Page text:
The more information a technician has about your home, the more accurate the quote can be. If a company offers you a free quote without coming on-site to see your roof and home layout, they are likely offering an inaccurate estimate. Look for a specialist who asks lots of questions about your current usage and your plans for the future. They should come to the house and take notes on the quality and construction of your roof, your trees and amount of shade, and have information about the zoning codes and building plans in order to design a system that really fits your needs. This might add to your up-front cost, especially if you are hiring more than one company to give you a quote, but the time spent creating an accurate plan can save you time and money once installation begins. Most projects run into unexpected changes during the installation process that will affect your total cost. Before you buy, ask the solar company staff what the approval process for these changes involves and ask about common problems or cost increases they have encountered on other jobs.

4. Will I have enough electricity for my needs?

When you get a quote from a company, it should include a forecast of the average electricity production for your system. Experienced companies will do their best to design a solar energy system that produces sufficient energy for your home by gathering extensive information on your home. A good quote takes into account normal wear and tear on the panels and a slight decrease in output over time from degradation. Even the best-designed system, however, is rated based on how the solar panels perform under ideal conditions, which of course will vary in the real world based on changes in weather or shade conditions. Occasionally, the actual output will not meet your usage needs. Most companies offer language in the purchase contract to guarantee a certain number of minimum production units from the system based on these estimates. Occasionally, solar equipment fails to produce the expected amount of energy. Before you choose a company, compare the production guarantees and look for a company that has established steps for fixing your system should this problem happen. Ask about what process they use to observe the energy output of your system and how often their customers experience inadequate power availability.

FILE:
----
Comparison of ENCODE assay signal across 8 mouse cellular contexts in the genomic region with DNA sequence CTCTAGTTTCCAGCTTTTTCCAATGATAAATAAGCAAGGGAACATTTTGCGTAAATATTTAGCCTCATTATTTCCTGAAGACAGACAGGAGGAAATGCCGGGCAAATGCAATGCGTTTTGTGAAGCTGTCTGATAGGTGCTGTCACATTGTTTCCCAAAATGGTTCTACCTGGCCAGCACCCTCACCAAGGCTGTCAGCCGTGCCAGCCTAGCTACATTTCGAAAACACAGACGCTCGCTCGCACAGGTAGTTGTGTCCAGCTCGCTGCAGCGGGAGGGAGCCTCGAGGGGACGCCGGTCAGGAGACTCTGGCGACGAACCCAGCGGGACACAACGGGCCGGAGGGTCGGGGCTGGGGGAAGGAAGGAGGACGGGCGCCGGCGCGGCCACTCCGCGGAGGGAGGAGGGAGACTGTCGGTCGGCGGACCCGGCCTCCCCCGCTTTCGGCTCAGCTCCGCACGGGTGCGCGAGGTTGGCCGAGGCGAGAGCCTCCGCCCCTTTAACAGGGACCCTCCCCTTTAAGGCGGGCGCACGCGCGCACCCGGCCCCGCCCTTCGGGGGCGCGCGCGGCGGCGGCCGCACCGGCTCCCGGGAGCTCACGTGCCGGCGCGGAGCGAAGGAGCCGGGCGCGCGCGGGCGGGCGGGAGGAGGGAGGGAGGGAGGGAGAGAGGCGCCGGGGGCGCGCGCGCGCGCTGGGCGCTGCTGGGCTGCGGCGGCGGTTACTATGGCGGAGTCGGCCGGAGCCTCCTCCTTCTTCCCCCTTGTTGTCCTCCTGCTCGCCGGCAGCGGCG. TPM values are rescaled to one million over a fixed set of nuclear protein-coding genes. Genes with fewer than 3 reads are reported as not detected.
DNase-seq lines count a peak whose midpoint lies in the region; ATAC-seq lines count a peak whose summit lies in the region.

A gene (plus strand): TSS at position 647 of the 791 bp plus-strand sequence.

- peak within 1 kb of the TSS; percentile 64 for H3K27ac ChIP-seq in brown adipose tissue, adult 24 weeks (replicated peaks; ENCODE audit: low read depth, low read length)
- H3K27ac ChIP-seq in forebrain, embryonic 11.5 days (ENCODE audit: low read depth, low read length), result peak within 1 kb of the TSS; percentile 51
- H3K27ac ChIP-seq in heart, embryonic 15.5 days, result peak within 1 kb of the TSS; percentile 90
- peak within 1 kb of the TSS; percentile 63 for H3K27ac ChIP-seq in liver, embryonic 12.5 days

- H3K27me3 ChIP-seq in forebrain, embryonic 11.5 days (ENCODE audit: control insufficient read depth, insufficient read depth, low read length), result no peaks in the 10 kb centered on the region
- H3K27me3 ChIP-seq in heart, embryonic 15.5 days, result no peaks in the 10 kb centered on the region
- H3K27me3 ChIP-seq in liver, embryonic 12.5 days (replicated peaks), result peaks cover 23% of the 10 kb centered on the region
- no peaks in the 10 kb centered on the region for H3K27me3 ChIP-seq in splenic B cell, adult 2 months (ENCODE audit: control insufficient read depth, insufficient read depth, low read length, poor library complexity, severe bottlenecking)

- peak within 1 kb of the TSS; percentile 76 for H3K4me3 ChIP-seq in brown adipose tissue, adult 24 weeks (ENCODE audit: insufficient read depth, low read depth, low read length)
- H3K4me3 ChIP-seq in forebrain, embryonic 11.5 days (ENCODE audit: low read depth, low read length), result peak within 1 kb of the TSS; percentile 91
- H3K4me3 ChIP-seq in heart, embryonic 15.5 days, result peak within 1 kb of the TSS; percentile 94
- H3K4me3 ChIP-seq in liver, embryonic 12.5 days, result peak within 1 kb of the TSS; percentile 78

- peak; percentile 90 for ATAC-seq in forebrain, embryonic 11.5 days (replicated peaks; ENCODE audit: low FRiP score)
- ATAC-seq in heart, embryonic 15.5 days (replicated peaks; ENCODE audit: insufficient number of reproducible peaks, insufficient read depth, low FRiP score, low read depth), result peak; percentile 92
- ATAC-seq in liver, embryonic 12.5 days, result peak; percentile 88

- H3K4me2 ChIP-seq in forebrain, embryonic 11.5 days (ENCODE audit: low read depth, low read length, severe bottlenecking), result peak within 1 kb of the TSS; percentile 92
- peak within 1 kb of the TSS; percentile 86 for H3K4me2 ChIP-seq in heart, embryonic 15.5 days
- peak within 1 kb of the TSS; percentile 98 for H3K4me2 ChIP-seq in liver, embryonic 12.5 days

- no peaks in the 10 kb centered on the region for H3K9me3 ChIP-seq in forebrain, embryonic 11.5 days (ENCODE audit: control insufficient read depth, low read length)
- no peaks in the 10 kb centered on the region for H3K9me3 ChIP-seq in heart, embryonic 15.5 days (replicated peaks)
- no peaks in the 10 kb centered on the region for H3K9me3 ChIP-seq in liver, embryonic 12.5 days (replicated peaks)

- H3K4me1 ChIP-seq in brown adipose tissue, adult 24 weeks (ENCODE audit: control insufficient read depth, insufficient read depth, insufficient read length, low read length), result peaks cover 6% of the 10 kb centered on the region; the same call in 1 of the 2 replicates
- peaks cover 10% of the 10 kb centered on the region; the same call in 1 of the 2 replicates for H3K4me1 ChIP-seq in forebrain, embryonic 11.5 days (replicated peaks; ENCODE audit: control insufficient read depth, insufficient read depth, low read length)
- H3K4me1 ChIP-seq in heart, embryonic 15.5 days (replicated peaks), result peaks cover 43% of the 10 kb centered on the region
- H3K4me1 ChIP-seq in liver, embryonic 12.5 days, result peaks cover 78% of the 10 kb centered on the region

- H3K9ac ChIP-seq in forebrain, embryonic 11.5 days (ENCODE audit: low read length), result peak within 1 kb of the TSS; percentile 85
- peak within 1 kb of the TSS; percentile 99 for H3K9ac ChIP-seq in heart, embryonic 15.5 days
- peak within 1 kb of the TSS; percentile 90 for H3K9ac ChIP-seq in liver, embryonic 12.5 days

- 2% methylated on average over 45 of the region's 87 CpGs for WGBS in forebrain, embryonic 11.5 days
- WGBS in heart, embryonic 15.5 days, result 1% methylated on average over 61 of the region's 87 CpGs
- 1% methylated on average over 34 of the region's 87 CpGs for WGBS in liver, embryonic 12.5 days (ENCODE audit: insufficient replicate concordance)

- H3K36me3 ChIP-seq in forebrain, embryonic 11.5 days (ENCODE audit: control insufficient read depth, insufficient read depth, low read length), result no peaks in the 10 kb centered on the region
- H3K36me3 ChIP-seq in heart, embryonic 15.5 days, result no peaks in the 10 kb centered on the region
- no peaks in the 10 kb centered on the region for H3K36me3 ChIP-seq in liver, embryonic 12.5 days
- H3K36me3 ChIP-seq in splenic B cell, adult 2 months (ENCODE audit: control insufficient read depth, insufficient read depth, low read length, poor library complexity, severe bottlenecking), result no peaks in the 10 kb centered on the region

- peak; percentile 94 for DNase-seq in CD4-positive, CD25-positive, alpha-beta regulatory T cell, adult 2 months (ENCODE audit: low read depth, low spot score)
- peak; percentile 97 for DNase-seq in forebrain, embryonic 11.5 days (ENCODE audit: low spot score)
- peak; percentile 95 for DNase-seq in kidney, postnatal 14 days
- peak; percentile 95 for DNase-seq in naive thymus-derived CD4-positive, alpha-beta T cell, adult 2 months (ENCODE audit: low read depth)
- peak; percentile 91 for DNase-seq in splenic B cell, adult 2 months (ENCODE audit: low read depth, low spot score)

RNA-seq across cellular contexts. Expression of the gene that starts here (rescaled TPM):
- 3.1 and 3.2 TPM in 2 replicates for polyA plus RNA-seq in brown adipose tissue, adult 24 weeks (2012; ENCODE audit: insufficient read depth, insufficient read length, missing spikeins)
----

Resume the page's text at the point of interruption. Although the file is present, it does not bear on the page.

5. What’s the best way to finance a solar energy system?